And then I see the disinfectant, where it knocks it out in one minute, and is there a way you can do something like that by injection inside, or almost a cleaning.
On April 24 last year, in the White House Briefing Room, President Donald J. Trump, a man with no scientific or medical qualifications to his name, mused aloud on the (unsurprisingly, highly dangerous) idea of injecting bleach as a treatment for COVID-19. A side camera showed the face of White House Coronavirus Response Coordinator Dr. Deborah Birx as she listened. As Trump continued (“supposing we hit the body with a tremendous… whether it’s ultraviolet or just very powerful light…”), she did not contradict him, later citing her military training as the reason for her silence.
Watching it back, you can’t fail to notice her face proceeding through a series of barely imperceptible muscle movements before coming to rest in a glazed, faraway look that conveys both a personal existential crisis and awareness of a whole new problem to solve.
There’s nothing quite like a pandemic to highlight that politics and science—and politicians and scientists—don’t always see eye to eye. This tension has had real-world consequences for all of us over the last 18 months and will continue to affect our lives as we edge our way out of the first phase of the crisis.
Throughout COVID-19, a second, more familiar pandemic has continued.
COVID-19 has so far killed an estimated 3.75 million people around the world. Politicians have had to strike a perilous balance between the immediate need to protect life and prevent health care systems from being overwhelmed on the one hand, and the need to mitigate economic damage and protect civil liberties on the other. The World Health Organization has taken up its expected leadership role coordinating the global response and—while not without its critics—has been focused on reducing COVID’s devastating impact and hastening vaccine rollout to low- and middle-income countries.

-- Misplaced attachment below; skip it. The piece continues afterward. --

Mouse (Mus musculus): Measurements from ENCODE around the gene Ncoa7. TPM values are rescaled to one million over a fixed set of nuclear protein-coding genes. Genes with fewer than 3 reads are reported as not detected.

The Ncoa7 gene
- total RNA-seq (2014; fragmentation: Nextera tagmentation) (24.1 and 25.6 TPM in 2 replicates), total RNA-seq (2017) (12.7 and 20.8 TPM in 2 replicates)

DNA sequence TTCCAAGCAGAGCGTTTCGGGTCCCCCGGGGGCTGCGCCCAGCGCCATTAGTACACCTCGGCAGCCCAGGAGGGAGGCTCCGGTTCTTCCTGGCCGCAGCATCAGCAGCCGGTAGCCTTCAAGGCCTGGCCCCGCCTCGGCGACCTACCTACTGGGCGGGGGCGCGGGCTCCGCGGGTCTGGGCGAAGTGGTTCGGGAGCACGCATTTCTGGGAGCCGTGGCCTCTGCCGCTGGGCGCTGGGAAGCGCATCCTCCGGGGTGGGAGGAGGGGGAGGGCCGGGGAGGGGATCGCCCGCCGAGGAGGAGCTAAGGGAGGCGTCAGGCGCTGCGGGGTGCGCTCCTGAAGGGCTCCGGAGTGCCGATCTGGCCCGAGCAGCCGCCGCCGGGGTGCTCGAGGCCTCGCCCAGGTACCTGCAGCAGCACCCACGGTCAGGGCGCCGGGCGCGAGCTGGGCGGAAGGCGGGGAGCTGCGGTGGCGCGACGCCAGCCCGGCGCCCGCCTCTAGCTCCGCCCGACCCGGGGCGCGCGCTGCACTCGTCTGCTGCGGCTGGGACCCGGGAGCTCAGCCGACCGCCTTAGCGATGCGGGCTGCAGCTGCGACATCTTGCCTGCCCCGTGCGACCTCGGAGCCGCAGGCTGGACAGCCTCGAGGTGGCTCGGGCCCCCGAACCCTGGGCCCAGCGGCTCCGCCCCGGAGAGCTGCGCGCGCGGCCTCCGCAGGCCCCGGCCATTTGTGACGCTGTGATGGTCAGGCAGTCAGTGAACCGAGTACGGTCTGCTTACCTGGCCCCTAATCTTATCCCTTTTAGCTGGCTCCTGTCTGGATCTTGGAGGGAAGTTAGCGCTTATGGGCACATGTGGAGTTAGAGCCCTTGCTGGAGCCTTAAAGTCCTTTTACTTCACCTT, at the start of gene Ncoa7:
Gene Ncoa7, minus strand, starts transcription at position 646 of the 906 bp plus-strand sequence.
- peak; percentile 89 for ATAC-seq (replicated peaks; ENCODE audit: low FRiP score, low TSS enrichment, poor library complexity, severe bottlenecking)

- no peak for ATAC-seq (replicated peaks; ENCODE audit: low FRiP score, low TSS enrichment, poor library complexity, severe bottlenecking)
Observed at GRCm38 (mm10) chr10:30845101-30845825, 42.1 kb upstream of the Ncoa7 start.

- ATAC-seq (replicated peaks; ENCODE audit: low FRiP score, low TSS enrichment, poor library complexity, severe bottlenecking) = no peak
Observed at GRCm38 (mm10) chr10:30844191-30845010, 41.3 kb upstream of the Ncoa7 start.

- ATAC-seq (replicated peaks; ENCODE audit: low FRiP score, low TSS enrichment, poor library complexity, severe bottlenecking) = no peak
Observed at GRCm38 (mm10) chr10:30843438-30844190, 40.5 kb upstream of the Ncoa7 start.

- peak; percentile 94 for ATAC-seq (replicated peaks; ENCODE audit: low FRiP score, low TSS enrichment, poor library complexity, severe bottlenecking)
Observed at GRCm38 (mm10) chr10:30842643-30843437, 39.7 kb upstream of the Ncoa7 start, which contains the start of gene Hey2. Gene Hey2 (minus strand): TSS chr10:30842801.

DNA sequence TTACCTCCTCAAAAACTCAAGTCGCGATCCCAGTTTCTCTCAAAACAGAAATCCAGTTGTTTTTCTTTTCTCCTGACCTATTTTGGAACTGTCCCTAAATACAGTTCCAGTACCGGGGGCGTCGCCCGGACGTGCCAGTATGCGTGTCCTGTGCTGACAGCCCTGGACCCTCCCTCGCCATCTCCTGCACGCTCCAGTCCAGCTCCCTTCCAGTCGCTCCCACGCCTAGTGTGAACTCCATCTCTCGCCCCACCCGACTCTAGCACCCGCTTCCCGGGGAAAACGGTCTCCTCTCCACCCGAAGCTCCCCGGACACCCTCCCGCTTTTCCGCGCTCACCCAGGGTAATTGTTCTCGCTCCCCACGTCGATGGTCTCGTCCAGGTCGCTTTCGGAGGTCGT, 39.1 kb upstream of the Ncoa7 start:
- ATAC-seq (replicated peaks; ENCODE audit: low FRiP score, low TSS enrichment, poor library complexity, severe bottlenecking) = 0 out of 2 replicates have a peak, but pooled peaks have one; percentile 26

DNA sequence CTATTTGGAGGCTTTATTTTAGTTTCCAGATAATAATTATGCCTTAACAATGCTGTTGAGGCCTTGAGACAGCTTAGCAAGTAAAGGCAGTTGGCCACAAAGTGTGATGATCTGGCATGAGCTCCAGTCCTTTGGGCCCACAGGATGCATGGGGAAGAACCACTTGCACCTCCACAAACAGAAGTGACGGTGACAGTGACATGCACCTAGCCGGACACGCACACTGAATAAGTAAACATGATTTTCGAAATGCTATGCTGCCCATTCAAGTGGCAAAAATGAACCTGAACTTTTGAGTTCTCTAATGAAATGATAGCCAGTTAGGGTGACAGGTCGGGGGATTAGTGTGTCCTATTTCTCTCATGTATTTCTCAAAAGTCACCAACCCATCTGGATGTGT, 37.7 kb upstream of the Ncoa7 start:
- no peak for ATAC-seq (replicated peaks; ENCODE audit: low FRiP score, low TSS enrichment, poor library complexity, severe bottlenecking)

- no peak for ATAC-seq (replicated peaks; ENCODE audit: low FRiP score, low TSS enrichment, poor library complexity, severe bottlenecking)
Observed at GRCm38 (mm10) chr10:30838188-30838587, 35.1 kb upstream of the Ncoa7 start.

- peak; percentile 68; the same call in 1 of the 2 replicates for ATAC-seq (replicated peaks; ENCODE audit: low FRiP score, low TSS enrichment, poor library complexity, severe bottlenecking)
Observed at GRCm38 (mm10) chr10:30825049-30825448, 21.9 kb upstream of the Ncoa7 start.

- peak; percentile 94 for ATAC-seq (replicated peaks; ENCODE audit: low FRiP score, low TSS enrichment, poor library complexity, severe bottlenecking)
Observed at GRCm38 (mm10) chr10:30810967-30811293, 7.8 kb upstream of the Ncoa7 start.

But throughout COVID-19, a second, more familiar pandemic has continued. In 2019, almost 8 million people died from smoking-related diseases. The WHO predicts a billion lives lost to smoking by 2100; with 80 percent of smokers living in low- and middle-income countries, the biggest burden of death and disease falls on those nations least able to offer effective health care to their citizens.
And yet, despite the evidence that harm reduction works, despite its implementation in the WHO’s response to HIV and substance use, and despite the Framework Convention on Tobacco Control naming harm reduction as one of three key strategies, the WHO—and consequently much of the world’s public health establishment—remains implacably opposed to harm reduction in response to tobacco use. They present lower-risk ways to consume nicotine—such as vapes, heat-not-burn products and forms of smokeless tobacco like snus—not as a golden opportunity for smokers to improve their health, but as a potent new threat.
At the eighth annual Global Forum on Nicotine—streaming free online from the UK this week—parallels between the politicization of COVID and that of nicotine science will be under discussion.
Keynote speaker Fiona Patten, leader of Australia’s Reason Party and an MP in the Parliament of Victoria, has firsthand experience of trying to strike that difficult balance for constituents amid COVID-19. Determined that lessons should be learned from the first wave, she chaired an influential parliamentary inquiry into the Victorian government’s contact tracing system and testing regime. Drawing on this experience and her long commitment to harm reduction of all kinds, Patten’s speech will directly address the fractious relationship between science and politics.
Which Science—And Which Scientists?
Politicians of all stripes and nationalities have been heard uttering variations on the phrase “guided by the science” during the COVID response. And in a public health crisis—whether caused by a novel coronavirus, or by smoking— surely listening to science and scientists is a rational plan.
But it’s never that simple. The science of COVID-19, just like that of tobacco and nicotine, is not a coherent body of work. It is constantly being revised, developed, added to. Scientists find new evidence, change their minds, disagree with one another—and they should do these things, otherwise there can be no progress. And just as importantly, scientists—like other fallible human beings—make mistakes. Scientists hold biases. And so do the politicians and policymakers who interpret their advice.
With COVID-19 and with tobacco and nicotine science, much depends on which science and which scientists are involved.